October 15, 2015

Expungement on the Horizon?

United States District Judge Raymond J. Dearie, a former prosecutor who has never been mistaken for a liberal jurist, has publicly called on the federal criminal justice system to find a way to allow for the expungement of criminal convictions for persons convicted of certain crimes. It is an important idea that is worthy of discussion, both for the benefit of those convicted and society as a whole.

As the NYLJ reported today, Judge Dearie recently issued a decision in Stephenson v. United States, 10 MC 712 (RJD), in which he addressed a request for expungement from Dawn Stephenson, who Judge Dearie had sentenced in 1993 to one day of imprisonment, several months of home confinement, and four years of supervised release following her plea to bank fraud. The government opposed the petition, arguing that the circumstances were not sufficiently extreme to warrant the relief.

Unfortunately for Ms. Stephenson, the court agreed that the current law compelled the denial of the petition, although it left the door open for renewal down the road. This was undoubtedly a tough call for Judge Dearie, as he made clear:
This notion of forgiveness underlies the promise we so extend to individuals making their way through our criminal justice system: if you 'pay your debt to society' -- whether through a sentence or a fine -- you are afforded a second chance in life. Lately, this has been a promise left largely unfulfilled. Criminal records are remarkably public and permanent, and their effects are pernicious. A criminal sentence too often becomes “a lifetime of unemployment.”  It is time for a change. . . .As a judiciary, it may be time to revisit the standard for granting expungement and consider, based on what we know now, whether expungement should be limited to only the most “exceptional” cases.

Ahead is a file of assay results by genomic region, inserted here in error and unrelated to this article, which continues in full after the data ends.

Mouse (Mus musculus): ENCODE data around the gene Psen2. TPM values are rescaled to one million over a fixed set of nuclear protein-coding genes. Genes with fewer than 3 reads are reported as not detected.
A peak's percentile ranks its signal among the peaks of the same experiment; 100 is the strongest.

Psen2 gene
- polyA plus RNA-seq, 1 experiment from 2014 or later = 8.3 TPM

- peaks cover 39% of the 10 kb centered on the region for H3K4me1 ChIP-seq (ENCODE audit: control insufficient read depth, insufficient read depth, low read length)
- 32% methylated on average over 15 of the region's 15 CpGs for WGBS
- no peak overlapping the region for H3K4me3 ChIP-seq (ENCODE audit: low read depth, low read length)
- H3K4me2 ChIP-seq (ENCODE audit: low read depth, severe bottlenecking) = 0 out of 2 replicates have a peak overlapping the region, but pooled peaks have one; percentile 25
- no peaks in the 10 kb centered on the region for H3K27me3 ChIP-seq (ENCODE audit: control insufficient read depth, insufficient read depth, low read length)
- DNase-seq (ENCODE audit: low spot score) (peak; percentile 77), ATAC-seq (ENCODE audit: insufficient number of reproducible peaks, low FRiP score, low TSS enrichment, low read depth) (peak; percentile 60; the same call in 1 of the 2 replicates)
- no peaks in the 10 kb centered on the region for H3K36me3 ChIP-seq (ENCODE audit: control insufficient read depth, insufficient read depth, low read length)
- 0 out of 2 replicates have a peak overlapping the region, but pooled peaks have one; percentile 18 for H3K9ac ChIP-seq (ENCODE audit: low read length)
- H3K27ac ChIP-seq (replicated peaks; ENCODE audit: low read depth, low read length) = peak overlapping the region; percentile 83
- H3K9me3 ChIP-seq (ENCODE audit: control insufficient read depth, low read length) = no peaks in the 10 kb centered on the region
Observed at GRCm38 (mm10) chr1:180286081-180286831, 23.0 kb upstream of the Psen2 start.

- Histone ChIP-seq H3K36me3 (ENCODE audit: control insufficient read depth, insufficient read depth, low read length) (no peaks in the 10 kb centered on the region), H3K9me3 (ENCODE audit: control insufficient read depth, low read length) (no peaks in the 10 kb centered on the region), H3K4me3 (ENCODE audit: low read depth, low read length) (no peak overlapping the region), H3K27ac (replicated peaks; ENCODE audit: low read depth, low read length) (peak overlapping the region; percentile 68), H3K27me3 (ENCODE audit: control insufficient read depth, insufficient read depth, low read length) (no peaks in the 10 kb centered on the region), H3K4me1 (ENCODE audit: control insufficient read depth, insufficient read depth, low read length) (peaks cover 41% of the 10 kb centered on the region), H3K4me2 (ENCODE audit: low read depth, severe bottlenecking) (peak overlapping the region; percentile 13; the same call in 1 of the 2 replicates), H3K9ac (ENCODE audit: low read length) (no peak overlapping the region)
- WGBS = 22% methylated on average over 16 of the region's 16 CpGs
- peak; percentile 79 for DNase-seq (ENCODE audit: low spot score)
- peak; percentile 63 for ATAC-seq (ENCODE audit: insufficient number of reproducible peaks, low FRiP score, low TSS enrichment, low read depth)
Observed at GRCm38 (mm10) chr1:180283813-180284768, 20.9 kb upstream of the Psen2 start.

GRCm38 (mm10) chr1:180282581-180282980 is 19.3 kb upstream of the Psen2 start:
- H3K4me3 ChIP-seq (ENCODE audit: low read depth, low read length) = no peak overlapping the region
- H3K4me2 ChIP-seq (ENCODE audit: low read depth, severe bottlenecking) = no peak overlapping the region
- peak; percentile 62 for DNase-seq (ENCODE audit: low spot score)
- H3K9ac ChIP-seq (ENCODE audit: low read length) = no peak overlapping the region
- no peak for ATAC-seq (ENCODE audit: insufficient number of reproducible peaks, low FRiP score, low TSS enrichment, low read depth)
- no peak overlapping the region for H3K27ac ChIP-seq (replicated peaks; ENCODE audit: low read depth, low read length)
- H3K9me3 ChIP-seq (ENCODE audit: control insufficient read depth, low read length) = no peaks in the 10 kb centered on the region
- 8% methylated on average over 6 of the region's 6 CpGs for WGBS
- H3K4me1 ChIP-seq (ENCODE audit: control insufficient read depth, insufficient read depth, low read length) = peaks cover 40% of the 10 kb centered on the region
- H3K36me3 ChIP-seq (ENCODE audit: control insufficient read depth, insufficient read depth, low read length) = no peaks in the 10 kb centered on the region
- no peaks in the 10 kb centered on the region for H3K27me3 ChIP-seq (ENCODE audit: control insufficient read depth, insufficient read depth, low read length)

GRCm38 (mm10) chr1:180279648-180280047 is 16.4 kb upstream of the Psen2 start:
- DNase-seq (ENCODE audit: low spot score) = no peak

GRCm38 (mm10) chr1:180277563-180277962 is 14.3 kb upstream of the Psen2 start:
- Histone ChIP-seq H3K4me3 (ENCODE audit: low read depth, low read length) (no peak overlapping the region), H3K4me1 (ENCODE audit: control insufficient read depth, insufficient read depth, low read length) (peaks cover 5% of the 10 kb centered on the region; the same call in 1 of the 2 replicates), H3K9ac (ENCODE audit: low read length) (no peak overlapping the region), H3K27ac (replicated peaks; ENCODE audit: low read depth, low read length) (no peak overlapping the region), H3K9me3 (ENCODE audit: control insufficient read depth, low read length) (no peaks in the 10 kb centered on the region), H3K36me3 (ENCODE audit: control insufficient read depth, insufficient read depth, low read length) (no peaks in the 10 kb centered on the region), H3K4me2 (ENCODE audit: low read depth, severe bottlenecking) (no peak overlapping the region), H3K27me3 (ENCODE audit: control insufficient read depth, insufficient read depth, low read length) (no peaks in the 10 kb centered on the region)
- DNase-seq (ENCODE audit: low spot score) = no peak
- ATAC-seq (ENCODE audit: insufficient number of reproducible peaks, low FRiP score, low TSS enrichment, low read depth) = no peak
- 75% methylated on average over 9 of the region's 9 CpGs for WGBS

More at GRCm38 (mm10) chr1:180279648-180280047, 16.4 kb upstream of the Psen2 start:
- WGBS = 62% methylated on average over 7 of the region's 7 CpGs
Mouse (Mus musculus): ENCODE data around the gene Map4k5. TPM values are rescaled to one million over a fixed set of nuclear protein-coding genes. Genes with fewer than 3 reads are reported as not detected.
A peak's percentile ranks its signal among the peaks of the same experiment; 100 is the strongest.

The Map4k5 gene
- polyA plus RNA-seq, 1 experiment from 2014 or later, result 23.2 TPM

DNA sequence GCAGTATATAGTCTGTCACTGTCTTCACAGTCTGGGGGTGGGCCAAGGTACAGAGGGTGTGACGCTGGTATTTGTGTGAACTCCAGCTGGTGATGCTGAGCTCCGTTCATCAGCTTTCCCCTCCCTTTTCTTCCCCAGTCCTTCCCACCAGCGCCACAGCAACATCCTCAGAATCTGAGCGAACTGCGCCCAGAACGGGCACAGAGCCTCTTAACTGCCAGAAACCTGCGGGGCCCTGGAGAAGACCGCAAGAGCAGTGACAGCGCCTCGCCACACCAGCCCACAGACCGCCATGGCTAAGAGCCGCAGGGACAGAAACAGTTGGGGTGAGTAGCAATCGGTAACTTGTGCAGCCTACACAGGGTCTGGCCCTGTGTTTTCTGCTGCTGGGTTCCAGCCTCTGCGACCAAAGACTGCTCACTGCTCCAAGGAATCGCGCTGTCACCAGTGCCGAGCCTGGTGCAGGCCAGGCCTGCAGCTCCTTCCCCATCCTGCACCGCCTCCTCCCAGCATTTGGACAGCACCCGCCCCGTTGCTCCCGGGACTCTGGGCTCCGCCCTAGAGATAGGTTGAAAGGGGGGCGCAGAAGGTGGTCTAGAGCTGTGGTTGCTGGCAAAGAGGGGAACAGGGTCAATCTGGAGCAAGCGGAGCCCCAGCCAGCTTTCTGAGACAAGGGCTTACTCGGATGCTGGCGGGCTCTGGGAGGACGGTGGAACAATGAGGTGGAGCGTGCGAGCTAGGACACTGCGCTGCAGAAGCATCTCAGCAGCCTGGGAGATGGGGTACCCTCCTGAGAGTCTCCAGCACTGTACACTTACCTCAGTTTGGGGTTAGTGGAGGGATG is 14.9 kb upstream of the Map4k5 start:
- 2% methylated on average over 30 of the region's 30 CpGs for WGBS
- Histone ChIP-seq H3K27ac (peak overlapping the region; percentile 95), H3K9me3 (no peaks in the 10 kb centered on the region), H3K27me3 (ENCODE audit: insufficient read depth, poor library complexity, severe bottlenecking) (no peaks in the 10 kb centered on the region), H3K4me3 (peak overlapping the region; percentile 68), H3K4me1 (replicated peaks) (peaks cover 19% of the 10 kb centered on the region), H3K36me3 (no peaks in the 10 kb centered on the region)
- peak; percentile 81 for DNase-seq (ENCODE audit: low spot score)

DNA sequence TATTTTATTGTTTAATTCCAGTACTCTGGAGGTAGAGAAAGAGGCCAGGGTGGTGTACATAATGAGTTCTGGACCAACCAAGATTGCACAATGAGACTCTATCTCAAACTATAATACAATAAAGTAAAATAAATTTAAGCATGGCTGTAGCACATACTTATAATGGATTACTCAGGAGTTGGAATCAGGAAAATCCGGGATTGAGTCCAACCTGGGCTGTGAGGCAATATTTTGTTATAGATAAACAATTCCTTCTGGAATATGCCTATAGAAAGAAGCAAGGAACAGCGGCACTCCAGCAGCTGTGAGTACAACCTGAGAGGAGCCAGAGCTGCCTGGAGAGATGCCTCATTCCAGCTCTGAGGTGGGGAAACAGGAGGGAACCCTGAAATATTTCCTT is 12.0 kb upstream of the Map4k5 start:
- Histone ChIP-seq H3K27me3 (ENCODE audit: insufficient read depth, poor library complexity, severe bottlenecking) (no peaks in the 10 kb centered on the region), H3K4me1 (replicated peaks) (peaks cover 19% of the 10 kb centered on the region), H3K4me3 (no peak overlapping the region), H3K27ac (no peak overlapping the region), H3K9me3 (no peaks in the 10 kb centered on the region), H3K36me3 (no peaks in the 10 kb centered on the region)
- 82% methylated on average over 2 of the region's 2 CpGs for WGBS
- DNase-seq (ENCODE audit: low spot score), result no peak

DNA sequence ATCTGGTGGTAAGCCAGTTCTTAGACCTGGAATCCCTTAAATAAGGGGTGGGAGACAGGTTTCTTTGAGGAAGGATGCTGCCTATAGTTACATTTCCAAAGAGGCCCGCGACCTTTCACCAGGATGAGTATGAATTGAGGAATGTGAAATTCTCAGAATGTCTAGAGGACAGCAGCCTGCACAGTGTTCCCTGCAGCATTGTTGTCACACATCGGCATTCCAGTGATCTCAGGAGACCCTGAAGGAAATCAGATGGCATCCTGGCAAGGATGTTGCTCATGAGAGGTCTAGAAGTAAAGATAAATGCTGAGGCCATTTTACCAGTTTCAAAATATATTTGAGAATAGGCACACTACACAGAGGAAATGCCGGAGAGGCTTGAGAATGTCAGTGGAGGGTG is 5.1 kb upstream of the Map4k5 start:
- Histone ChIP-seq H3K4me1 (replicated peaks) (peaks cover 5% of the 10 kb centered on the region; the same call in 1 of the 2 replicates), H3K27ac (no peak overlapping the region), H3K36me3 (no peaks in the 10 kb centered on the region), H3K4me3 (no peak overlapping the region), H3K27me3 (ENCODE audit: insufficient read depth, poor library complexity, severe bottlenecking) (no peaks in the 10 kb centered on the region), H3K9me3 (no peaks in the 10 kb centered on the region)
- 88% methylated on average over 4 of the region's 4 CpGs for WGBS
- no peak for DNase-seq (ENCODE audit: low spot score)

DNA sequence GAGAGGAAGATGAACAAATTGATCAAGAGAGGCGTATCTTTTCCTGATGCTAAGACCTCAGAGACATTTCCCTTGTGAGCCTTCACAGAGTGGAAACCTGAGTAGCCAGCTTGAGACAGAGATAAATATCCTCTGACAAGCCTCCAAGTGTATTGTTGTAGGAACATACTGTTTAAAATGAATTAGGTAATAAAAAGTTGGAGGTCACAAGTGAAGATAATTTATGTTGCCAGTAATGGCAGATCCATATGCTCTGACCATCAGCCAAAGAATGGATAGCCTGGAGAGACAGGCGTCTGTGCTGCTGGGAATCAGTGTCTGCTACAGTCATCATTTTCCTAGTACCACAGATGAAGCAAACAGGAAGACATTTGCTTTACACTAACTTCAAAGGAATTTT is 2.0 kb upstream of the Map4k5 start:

This is obviously correct. A person convicted of a crime serves his sentence, and often suffers all sort of concomitant penalties, such as the loss of familial relationships, employment opportunities, and so forth. These are the sorts of consequences that follow criminal convictions, and ought to provide a disincentive for criminal conduct. But once that sentence is served and the fines are paid, the offender should have an opportunity to restart his life. Not simply out of basic fairness, but also because it is in our best interest.  There are myriad of reasons why society benefits when our former convicts become gainfully employed, including reduced incarceration costs, lowered crime rates, and healthier and stronger families and local communities.

Redemption and rehabilitation may be an anathema to the law, order, and continuous retribution crowd, but people who screw up and pay the price deserve the opportunity to reclaim their lives. Not necessarily for all offenders, but for those in certain categories, this is surely a fair suggestion.